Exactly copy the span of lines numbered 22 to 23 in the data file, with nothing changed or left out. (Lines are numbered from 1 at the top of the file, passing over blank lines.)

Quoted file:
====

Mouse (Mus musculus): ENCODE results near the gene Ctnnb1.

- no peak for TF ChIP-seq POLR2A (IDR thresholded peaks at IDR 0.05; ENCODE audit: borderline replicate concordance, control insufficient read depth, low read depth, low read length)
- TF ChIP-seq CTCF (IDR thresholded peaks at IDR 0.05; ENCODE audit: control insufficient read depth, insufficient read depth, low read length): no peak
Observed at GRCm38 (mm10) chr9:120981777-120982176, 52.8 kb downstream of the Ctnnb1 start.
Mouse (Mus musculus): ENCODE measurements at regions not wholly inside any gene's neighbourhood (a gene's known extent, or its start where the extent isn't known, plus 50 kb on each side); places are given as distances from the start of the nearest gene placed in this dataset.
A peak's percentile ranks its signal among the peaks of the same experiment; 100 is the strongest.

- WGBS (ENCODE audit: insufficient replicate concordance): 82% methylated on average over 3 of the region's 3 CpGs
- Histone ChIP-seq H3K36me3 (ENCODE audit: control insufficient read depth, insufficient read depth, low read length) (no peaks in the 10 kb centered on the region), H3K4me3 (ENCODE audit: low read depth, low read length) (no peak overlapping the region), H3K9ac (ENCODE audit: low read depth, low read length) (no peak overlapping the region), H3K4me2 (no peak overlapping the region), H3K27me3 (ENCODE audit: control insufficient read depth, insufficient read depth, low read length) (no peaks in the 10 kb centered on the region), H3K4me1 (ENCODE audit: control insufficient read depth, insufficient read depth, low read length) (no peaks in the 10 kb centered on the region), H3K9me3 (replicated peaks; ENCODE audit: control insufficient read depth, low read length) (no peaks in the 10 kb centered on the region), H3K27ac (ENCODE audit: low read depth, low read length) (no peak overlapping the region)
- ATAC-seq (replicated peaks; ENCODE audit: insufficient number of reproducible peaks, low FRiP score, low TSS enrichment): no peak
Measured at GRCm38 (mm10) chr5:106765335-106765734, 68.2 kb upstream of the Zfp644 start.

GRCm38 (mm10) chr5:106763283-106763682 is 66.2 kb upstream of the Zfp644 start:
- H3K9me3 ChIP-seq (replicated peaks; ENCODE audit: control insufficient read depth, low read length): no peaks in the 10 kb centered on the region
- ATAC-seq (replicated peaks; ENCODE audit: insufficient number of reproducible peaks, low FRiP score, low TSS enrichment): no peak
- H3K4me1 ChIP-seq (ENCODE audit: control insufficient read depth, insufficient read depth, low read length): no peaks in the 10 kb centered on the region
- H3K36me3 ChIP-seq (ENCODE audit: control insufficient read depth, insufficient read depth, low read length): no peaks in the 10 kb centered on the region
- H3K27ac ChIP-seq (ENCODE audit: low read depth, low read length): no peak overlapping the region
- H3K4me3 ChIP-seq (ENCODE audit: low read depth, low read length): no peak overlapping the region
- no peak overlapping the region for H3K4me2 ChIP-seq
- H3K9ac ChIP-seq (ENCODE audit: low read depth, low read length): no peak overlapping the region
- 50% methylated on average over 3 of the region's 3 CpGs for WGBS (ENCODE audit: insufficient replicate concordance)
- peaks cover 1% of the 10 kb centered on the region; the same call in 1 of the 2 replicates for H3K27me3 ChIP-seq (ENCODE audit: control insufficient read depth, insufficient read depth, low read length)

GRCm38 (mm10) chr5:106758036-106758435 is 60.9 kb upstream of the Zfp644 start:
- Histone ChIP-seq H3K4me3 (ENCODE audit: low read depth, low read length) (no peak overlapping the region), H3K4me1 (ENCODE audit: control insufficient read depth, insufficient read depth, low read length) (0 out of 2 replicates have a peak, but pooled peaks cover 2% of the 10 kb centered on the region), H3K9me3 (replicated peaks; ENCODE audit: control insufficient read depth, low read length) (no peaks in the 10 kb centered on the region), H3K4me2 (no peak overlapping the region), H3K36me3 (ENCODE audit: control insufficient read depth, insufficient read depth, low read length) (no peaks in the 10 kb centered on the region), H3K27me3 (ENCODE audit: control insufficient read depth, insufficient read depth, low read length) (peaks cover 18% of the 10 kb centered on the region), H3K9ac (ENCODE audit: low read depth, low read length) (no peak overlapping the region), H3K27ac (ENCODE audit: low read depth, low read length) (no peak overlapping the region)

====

GRCm38 (mm10) chr5:106758036-106758435 is 60.9 kb upstream of the Zfp644 start:
- Histone ChIP-seq H3K4me3 (ENCODE audit: low read depth, low read length) (no peak overlapping the region), H3K4me1 (ENCODE audit: control insufficient read depth, insufficient read depth, low read length) (0 out of 2 replicates have a peak, but pooled peaks cover 2% of the 10 kb centered on the region), H3K9me3 (replicated peaks; ENCODE audit: control insufficient read depth, low read length) (no peaks in the 10 kb centered on the region), H3K4me2 (no peak overlapping the region), H3K36me3 (ENCODE audit: control insufficient read depth, insufficient read depth, low read length) (no peaks in the 10 kb centered on the region), H3K27me3 (ENCODE audit: control insufficient read depth, insufficient read depth, low read length) (peaks cover 18% of the 10 kb centered on the region), H3K9ac (ENCODE audit: low read depth, low read length) (no peak overlapping the region), H3K27ac (ENCODE audit: low read depth, low read length) (no peak overlapping the region)